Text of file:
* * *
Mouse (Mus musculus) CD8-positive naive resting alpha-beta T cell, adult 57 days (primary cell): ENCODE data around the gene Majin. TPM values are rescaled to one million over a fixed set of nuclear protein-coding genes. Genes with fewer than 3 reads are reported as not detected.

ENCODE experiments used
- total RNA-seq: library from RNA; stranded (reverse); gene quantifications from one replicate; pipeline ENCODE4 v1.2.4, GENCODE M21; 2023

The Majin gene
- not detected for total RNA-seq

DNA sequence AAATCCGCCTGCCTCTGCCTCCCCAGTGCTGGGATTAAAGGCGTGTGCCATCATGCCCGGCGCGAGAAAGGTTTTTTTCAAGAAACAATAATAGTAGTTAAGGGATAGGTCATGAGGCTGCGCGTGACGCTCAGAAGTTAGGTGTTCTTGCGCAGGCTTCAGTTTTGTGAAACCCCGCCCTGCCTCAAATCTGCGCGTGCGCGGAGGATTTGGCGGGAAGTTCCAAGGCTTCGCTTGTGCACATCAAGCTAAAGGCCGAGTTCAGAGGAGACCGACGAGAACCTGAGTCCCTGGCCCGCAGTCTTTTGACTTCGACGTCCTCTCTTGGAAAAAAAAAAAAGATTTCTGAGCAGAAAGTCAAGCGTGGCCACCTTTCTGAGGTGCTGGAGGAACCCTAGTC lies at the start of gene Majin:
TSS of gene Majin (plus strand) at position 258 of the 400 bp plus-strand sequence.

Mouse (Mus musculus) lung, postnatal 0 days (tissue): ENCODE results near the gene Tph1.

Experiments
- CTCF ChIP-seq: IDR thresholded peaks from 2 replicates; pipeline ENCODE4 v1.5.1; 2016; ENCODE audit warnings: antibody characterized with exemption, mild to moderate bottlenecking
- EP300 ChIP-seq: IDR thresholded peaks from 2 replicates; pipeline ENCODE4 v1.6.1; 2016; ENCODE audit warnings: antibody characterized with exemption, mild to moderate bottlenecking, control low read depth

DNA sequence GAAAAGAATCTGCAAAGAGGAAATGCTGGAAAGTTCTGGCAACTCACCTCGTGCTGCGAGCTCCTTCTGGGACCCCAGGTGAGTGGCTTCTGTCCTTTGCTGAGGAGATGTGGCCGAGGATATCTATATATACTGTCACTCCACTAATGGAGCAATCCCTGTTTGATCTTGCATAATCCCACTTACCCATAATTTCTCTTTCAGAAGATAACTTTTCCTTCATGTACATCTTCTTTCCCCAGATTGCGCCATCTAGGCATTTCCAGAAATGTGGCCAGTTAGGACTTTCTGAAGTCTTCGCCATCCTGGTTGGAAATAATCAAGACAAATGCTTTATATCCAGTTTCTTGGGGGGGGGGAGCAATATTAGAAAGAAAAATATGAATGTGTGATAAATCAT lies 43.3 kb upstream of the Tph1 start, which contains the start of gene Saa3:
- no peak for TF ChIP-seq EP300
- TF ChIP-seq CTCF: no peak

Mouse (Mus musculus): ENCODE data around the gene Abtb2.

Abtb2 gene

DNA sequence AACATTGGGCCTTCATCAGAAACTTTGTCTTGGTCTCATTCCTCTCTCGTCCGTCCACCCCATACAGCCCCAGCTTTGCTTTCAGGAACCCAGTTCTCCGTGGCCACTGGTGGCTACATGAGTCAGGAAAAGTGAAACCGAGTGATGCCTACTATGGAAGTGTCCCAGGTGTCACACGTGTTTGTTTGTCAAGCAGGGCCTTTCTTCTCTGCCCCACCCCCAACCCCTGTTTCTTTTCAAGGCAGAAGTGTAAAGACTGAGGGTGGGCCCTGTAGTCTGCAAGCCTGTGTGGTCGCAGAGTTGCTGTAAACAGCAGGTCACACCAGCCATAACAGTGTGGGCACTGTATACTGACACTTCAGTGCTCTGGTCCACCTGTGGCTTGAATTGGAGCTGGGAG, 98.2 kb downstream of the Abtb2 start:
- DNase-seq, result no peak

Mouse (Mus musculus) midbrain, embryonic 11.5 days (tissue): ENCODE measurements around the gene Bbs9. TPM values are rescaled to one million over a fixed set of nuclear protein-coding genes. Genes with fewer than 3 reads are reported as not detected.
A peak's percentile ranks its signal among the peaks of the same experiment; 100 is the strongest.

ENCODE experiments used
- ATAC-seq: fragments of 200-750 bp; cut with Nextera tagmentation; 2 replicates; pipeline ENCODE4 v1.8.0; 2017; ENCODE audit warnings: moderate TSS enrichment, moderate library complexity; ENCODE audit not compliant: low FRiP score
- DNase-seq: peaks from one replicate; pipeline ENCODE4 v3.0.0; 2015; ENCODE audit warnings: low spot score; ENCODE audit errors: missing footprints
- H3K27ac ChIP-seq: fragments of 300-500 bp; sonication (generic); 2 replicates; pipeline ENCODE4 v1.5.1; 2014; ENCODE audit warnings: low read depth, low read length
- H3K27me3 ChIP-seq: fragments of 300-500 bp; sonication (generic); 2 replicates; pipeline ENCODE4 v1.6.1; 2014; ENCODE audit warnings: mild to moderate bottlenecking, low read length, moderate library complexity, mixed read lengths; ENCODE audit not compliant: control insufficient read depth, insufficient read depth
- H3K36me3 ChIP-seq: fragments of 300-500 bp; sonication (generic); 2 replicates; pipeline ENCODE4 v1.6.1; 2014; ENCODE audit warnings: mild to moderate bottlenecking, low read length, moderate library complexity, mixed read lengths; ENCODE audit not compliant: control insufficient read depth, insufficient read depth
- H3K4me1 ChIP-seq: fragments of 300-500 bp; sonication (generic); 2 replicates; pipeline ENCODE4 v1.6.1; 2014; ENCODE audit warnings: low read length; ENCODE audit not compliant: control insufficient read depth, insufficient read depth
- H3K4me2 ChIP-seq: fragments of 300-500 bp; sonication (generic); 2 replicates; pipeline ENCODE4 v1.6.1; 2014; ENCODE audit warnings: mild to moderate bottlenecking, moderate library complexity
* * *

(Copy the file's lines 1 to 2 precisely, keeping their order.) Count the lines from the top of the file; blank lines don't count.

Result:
Mouse (Mus musculus) CD8-positive naive resting alpha-beta T cell, adult 57 days (primary cell): ENCODE data around the gene Majin. TPM values are rescaled to one million over a fixed set of nuclear protein-coding genes. Genes with fewer than 3 reads are reported as not detected.

ENCODE experiments used